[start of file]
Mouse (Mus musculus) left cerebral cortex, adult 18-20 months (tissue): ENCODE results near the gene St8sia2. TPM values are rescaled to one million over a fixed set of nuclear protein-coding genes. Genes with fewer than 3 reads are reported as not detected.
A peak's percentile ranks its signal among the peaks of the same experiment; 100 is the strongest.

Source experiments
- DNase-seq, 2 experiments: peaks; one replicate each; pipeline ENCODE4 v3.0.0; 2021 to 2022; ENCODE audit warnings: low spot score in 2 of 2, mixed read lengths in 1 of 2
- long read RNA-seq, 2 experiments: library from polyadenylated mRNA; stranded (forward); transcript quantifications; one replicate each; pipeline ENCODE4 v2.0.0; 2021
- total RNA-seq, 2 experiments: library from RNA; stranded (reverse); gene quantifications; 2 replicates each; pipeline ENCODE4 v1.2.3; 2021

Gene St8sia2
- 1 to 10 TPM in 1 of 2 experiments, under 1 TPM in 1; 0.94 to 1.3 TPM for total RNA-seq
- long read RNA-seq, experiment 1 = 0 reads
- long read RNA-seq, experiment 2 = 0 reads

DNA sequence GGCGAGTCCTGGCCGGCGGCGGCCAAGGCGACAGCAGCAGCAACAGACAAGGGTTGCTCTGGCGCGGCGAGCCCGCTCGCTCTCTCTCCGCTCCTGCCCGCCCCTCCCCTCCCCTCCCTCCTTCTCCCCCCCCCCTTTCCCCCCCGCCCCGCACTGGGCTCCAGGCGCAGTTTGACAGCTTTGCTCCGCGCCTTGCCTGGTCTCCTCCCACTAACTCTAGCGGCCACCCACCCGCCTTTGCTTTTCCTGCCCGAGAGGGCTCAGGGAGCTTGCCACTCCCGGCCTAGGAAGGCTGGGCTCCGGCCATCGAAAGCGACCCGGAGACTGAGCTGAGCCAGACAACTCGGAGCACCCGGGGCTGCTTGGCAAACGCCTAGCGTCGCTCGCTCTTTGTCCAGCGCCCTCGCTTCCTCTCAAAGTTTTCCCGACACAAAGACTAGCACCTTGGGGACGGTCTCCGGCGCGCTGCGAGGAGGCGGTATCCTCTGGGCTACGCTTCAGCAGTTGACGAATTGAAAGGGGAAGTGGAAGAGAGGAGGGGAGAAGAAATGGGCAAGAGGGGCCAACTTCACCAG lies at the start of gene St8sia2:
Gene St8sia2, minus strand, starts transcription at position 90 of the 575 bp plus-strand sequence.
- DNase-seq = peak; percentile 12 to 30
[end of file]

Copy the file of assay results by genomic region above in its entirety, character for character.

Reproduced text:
Mouse (Mus musculus) left cerebral cortex, adult 18-20 months (tissue): ENCODE results near the gene St8sia2. TPM values are rescaled to one million over a fixed set of nuclear protein-coding genes. Genes with fewer than 3 reads are reported as not detected.
A peak's percentile ranks its signal among the peaks of the same experiment; 100 is the strongest.

Source experiments
- DNase-seq, 2 experiments: peaks; one replicate each; pipeline ENCODE4 v3.0.0; 2021 to 2022; ENCODE audit warnings: low spot score in 2 of 2, mixed read lengths in 1 of 2
- long read RNA-seq, 2 experiments: library from polyadenylated mRNA; stranded (forward); transcript quantifications; one replicate each; pipeline ENCODE4 v2.0.0; 2021
- total RNA-seq, 2 experiments: library from RNA; stranded (reverse); gene quantifications; 2 replicates each; pipeline ENCODE4 v1.2.3; 2021

Gene St8sia2
- 1 to 10 TPM in 1 of 2 experiments, under 1 TPM in 1; 0.94 to 1.3 TPM for total RNA-seq
- long read RNA-seq, experiment 1 = 0 reads
- long read RNA-seq, experiment 2 = 0 reads

DNA sequence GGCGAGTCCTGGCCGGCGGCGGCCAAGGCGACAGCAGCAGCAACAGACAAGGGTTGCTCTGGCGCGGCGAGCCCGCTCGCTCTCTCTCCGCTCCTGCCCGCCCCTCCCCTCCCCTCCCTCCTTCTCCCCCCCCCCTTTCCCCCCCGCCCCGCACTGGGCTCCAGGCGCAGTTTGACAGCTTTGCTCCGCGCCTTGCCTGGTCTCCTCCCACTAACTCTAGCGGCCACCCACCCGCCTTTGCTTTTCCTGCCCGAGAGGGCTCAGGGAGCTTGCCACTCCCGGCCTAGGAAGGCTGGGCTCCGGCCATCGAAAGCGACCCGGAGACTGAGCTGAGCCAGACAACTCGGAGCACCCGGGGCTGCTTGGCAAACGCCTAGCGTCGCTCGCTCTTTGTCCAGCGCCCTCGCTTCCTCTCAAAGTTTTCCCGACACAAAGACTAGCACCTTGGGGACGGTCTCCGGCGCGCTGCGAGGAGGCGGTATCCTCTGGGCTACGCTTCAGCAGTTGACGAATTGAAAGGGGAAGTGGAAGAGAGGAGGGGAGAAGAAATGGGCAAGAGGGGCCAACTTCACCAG lies at the start of gene St8sia2:
Gene St8sia2, minus strand, starts transcription at position 90 of the 575 bp plus-strand sequence.
- DNase-seq = peak; percentile 12 to 30